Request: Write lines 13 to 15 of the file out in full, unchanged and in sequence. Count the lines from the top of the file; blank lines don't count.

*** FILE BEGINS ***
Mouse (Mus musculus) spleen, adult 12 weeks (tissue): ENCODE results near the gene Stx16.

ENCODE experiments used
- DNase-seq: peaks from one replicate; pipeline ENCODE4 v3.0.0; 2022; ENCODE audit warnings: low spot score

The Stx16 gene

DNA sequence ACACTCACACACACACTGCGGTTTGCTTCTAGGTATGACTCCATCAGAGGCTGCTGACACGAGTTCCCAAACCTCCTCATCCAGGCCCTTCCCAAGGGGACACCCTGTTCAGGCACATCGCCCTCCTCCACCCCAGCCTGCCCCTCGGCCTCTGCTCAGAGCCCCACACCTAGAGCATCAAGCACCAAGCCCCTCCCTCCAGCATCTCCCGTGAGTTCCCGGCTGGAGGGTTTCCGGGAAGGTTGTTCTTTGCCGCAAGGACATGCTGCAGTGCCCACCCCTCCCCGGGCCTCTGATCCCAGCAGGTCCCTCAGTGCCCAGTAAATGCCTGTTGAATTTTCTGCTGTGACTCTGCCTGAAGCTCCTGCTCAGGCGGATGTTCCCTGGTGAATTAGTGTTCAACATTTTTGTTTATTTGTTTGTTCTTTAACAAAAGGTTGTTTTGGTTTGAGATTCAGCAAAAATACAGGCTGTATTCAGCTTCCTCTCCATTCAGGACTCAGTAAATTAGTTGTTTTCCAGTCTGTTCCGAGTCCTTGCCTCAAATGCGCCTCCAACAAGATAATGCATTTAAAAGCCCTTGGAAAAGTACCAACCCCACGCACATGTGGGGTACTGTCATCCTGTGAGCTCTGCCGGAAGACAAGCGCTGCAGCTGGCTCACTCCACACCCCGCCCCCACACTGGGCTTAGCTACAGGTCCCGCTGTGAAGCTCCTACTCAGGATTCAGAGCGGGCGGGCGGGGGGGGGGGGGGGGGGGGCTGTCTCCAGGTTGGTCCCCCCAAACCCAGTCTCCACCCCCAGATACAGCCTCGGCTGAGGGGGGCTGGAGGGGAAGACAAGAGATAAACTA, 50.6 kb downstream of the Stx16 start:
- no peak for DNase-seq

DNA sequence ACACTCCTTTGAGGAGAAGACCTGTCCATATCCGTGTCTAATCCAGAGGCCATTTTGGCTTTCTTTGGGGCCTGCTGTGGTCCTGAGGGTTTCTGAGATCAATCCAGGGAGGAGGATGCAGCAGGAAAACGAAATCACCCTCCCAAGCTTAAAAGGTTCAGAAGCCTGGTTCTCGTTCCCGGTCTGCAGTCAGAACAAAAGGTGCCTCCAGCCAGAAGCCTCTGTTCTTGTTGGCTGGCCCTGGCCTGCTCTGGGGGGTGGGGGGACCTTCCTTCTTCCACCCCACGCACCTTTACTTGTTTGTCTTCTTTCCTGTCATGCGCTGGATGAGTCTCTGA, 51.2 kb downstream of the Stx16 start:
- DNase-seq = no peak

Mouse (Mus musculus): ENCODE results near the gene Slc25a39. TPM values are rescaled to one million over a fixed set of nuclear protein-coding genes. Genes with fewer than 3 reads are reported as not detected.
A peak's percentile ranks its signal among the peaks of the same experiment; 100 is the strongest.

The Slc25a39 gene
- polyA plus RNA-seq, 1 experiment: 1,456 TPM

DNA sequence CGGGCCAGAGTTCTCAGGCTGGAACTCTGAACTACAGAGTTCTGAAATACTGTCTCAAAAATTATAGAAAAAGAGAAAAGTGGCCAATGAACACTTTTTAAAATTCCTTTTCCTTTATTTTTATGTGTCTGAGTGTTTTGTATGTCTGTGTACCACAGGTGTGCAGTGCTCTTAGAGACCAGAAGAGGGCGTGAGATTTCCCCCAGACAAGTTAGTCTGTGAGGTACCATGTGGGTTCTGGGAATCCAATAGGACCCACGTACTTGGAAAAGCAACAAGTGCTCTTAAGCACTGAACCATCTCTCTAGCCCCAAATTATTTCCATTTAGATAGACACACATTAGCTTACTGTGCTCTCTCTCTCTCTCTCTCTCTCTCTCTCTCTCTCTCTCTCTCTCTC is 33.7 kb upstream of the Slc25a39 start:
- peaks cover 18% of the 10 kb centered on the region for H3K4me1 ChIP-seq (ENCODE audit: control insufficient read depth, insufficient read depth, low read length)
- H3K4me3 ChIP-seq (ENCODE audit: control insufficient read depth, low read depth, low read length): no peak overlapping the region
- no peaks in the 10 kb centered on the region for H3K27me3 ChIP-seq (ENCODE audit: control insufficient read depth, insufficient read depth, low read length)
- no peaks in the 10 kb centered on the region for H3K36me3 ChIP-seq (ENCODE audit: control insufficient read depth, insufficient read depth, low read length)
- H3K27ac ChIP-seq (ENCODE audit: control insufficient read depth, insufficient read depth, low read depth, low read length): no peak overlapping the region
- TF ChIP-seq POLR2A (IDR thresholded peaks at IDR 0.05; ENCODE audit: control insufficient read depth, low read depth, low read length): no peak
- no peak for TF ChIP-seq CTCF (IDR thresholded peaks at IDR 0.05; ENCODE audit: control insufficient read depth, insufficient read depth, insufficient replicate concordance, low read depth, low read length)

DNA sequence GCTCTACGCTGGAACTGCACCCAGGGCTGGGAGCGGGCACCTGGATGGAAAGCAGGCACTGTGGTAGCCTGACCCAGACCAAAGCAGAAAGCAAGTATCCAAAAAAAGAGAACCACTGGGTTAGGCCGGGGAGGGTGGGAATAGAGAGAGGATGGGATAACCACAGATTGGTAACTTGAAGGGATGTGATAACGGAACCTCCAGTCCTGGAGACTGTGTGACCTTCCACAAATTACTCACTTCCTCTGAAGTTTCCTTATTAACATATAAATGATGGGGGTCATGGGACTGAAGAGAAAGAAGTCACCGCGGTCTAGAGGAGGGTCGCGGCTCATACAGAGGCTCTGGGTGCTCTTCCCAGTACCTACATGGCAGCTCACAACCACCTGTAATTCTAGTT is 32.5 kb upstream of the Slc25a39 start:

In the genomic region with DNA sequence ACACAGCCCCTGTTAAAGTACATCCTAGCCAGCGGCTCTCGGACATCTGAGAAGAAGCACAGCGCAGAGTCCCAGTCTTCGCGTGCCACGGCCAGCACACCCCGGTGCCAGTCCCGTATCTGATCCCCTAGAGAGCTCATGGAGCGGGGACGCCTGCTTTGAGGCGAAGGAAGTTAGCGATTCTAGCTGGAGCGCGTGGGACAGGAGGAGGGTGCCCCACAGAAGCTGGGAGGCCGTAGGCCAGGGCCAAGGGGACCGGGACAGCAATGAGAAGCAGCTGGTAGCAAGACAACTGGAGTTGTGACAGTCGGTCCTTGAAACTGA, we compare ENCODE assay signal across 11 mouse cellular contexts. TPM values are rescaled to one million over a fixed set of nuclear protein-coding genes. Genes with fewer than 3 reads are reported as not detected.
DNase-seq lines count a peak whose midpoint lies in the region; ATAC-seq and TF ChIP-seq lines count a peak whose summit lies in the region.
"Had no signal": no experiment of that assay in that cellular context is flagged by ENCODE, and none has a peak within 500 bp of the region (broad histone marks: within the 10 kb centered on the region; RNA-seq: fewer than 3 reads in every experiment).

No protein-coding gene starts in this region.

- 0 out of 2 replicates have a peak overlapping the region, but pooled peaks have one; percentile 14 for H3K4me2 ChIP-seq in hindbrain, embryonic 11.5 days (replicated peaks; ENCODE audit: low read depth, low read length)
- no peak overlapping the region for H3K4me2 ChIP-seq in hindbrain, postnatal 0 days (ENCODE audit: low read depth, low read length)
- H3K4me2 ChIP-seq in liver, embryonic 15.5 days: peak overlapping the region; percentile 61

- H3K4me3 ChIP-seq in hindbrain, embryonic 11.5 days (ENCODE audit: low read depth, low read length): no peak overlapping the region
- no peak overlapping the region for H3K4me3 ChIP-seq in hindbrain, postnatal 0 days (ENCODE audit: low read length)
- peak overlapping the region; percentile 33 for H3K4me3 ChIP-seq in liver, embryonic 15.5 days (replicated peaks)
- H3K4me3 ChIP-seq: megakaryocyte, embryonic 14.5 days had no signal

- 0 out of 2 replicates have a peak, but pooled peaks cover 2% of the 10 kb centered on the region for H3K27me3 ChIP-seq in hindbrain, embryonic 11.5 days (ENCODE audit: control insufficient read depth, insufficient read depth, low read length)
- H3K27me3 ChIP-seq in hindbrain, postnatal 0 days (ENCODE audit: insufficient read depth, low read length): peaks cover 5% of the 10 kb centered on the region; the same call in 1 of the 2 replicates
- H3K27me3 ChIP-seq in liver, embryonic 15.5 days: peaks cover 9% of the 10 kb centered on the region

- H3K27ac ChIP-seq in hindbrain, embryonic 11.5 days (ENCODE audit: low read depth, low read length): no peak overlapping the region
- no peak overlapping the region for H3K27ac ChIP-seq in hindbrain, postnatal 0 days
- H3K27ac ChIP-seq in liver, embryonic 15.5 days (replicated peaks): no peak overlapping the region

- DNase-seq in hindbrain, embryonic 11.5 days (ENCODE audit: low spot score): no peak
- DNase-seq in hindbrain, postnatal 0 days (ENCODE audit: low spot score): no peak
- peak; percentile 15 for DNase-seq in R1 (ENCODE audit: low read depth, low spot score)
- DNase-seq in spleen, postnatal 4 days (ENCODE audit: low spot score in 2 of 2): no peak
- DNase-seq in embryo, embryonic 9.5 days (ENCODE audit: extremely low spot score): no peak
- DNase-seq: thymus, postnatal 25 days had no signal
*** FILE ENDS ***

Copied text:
DNA sequence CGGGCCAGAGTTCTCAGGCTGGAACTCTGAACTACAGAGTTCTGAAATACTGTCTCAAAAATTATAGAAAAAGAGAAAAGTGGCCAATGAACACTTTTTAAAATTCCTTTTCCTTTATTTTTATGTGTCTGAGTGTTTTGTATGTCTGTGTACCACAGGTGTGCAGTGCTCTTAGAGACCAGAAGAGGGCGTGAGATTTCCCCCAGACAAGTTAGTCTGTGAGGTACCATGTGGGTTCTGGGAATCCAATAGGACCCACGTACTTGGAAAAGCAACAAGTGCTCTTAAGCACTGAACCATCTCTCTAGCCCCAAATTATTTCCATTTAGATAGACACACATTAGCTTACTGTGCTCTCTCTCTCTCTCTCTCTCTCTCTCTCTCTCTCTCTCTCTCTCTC is 33.7 kb upstream of the Slc25a39 start:
- peaks cover 18% of the 10 kb centered on the region for H3K4me1 ChIP-seq (ENCODE audit: control insufficient read depth, insufficient read depth, low read length)
- H3K4me3 ChIP-seq (ENCODE audit: control insufficient read depth, low read depth, low read length): no peak overlapping the region